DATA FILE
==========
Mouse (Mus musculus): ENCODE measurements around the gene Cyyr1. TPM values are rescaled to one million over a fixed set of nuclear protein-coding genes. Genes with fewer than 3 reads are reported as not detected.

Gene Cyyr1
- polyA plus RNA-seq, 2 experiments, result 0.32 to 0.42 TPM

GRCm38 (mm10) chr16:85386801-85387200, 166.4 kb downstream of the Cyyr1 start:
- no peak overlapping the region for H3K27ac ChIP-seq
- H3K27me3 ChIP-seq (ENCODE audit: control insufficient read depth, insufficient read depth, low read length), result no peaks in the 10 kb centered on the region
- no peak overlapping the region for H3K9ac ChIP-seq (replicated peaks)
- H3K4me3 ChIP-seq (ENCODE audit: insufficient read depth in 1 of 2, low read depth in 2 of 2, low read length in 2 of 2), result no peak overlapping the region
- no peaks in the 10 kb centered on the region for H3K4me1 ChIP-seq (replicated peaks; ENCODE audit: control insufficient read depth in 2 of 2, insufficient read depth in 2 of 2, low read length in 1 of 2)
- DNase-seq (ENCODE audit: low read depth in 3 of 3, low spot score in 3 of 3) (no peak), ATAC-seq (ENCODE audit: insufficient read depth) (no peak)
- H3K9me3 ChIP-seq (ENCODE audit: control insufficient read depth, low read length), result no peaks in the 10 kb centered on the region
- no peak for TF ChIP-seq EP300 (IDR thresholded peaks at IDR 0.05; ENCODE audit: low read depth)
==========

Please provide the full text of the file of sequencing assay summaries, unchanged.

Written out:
Mouse (Mus musculus): ENCODE measurements around the gene Cyyr1. TPM values are rescaled to one million over a fixed set of nuclear protein-coding genes. Genes with fewer than 3 reads are reported as not detected.

Gene Cyyr1
- polyA plus RNA-seq, 2 experiments, result 0.32 to 0.42 TPM

GRCm38 (mm10) chr16:85386801-85387200, 166.4 kb downstream of the Cyyr1 start:
- no peak overlapping the region for H3K27ac ChIP-seq
- H3K27me3 ChIP-seq (ENCODE audit: control insufficient read depth, insufficient read depth, low read length), result no peaks in the 10 kb centered on the region
- no peak overlapping the region for H3K9ac ChIP-seq (replicated peaks)
- H3K4me3 ChIP-seq (ENCODE audit: insufficient read depth in 1 of 2, low read depth in 2 of 2, low read length in 2 of 2), result no peak overlapping the region
- no peaks in the 10 kb centered on the region for H3K4me1 ChIP-seq (replicated peaks; ENCODE audit: control insufficient read depth in 2 of 2, insufficient read depth in 2 of 2, low read length in 1 of 2)
- DNase-seq (ENCODE audit: low read depth in 3 of 3, low spot score in 3 of 3) (no peak), ATAC-seq (ENCODE audit: insufficient read depth) (no peak)
- H3K9me3 ChIP-seq (ENCODE audit: control insufficient read depth, low read length), result no peaks in the 10 kb centered on the region
- no peak for TF ChIP-seq EP300 (IDR thresholded peaks at IDR 0.05; ENCODE audit: low read depth)